liver or NASH. But the possible (though infrequent) complications
and cost of a liver biopsy make this impractical to do for everyone
with NAFLD.

Scientists are trying to find noninvasive ways to identify who
is at the greatest risk for fibrosis, and thus who should go on to
have a liver biopsy. Possible approaches include biomarkers and
scoring systems based on blood tests (such as the NAFLD fibrosis
score and Fibrosis-4 index), as well as elastography (a technology
which uses soundwaves to estimate fibrosis based on the stiffness
of the liver).

Keeping your liver healthy

If you have been diagnosed with fatty liver disease, it is
important to keep your liver as healthy as possible and avoid
anything that can damage your liver. Here are some important things
you should do.

  • Don’t drink too much alcohol. How much is too much remains
    controversial, but it’s probably best to avoid alcohol
    completely.
  • Make sure that none of your medications, herbs, and supplements
    are toxic to the liver; you can crosscheck your list with this
    LiverTox Even acetaminophen
    (the generic ingredient in Tylenol and some cold medicines) may be
    harmful if you take too much for too long, especially if you have
    liver disease or drink alcohol heavily.
  • Get vaccinated to protect against liver viruses hepatitis A and
    B.
  • Control other health conditions that might also affect your
    liver, and check with your doctor if you might have other
    underlying, treatable diseases contributing to your fatty
    liver.
  • Get regular screening tests for liver cancer if you already
    have cirrhosis.

What about drug therapy?

Unfortunately, there are no FDA-approved medications for fatty
liver disease. So far, the two best drug options affirmed by the

American Association for the Study of Liver Diseases
for
biopsy-proven NASH are vitamin E (an antioxidant) and pioglitazone
(used to treat diabetes). However, not everyone will benefit from
these treatments, and there has been some concern about safety and
side effects. If you have NASH, it’s best to speak to your doctor
about whether these treatments are appropriate for you, as they are
not for everyone. There are more drugs in the pipeline, some with
promising initial study results.

The most effective treatment: lifestyle changes

The good news is that the most effective treatment so far for
fatty liver disease does not involve medications, but rather
lifestyle changes. The bad news is that these are typically hard to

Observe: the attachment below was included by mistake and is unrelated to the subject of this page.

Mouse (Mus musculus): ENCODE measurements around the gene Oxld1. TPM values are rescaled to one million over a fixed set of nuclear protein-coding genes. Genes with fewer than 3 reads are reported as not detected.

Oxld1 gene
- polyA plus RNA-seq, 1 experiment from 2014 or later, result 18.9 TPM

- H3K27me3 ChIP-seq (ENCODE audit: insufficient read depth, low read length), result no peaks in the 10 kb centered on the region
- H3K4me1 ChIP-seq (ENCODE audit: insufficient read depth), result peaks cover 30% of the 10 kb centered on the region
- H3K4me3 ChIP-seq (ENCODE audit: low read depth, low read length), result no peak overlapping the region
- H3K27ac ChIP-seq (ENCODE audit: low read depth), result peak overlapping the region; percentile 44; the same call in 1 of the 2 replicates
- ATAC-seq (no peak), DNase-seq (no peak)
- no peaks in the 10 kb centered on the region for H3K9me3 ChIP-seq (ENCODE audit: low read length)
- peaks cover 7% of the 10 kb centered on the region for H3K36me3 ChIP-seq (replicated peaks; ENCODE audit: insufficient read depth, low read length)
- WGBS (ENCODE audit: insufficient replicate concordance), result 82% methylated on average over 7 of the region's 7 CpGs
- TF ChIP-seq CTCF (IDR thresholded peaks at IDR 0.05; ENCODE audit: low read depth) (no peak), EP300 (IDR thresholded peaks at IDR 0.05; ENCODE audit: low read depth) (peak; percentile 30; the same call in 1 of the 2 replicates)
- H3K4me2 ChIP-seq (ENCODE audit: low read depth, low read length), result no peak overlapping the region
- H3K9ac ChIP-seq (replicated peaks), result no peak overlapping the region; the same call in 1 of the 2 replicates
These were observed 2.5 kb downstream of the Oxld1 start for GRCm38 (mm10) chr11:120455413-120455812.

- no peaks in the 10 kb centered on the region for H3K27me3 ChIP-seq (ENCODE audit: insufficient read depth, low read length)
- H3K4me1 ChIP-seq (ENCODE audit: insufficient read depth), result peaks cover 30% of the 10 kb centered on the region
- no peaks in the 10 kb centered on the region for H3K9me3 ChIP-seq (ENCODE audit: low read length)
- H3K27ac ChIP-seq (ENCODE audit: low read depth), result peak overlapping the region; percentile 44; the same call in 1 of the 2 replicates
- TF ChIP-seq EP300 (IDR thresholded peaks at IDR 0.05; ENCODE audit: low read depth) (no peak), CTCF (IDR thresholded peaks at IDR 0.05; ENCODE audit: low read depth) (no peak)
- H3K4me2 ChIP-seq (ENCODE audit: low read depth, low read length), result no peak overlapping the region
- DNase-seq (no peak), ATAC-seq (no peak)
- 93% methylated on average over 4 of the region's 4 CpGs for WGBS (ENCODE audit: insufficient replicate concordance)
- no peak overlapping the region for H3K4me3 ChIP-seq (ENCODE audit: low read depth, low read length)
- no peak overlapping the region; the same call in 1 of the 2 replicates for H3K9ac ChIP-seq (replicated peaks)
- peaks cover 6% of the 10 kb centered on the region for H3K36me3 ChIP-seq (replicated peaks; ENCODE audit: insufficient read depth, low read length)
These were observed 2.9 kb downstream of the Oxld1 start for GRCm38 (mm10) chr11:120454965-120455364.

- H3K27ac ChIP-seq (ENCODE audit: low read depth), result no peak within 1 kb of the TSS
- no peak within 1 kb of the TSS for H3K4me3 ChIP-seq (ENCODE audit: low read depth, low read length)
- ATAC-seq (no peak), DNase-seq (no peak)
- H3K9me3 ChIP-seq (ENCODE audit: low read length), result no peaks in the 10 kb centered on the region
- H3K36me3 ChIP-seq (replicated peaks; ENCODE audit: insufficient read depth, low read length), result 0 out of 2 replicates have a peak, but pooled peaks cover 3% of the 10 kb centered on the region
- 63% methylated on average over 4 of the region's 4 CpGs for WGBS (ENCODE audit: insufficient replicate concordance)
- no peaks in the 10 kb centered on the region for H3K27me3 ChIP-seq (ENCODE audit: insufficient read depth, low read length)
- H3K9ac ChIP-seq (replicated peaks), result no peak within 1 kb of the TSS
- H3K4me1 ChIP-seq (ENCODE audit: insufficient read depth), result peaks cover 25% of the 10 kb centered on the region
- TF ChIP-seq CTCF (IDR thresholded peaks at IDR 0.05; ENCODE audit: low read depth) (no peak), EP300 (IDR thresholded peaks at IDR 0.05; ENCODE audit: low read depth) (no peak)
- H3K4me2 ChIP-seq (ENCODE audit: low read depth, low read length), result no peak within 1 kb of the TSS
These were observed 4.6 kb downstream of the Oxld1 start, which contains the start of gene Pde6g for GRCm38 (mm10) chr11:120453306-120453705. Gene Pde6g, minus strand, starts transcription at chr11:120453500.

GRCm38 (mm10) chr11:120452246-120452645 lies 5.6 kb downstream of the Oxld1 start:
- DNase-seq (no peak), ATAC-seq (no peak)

achieve and maintain for many people. Here’s what we know
helps:

  • Lose weight. Weight loss of roughly 5% of your
    body weight might be enough to improve abnormal liver tests and
    decrease the fat in the liver. Losing between 7% and 10% of body
    weight seems to decrease the amount of inflammation and injury to
    liver cells, and it may even reverse some of the damage of
    fibrosis. Target a gradual weight loss of 1 to 2 pounds per week,
    as very rapid weight loss may worsen inflammation and fibrosis. You
    may want to explore the option of weight loss surgery with your
    doctor, if you aren’t making any headway with weight loss and
    your health is suffering.
  • It appears that aerobic exercise also leads to
    decreased fat in the liver, and with vigorous intensity, possibly
    also decreased inflammation independent of weight loss.
  • Eat well. Some studies suggest that the
    Mediterranean diet may also decrease the fat in the liver. This
    nutrition plan emphasizes fruits, vegetables, whole grains,
    legumes, nuts, replacing butter with olive or canola oil, limiting
    red meat, and eating more fish and lean poultry.
  • Drink coffee, maybe? Some studies showed that
    patients with NAFLD who drank coffee (about two cups every day) had
    a decreased risk in fibrosis. However, take into consideration the
    downsides of regular caffeine intake.

Even though it can be difficult to make these lifestyle changes
and lose the weight, the benefit is immense if you have fatty
liver, so give it your best effort! And remember, the greatest risk
for people with a fatty liver is still cardiovascular disease. Not
only can some of these lifestyle changes improve or resolve your
fatty liver, they will also help keep your heart healthy.

The post
Fatty liver disease: What it is and what to do about it

appeared first on Harvard Health Blog.

http://bit.ly/2CaDCgt

Surgery for appendicitis? Antibiotics alone may be enough

Surgery for appendicitis? Antibiotics alone may be enough

I remember when my best friend in fifth grade couldn’t make
our much-anticipated end-of-the-school-year camping trip because he
had just undergone surgery for appendicitis.
Now I prevent kids from participating in their school activities
for four to six weeks after I remove their appendix. But what is
the appendix, why do we have an organ that causes so many problems,
and do you need surgery for appendicitis?

Role of the appendix is unclear

The appendix is a fingerlike tube, about three to four inches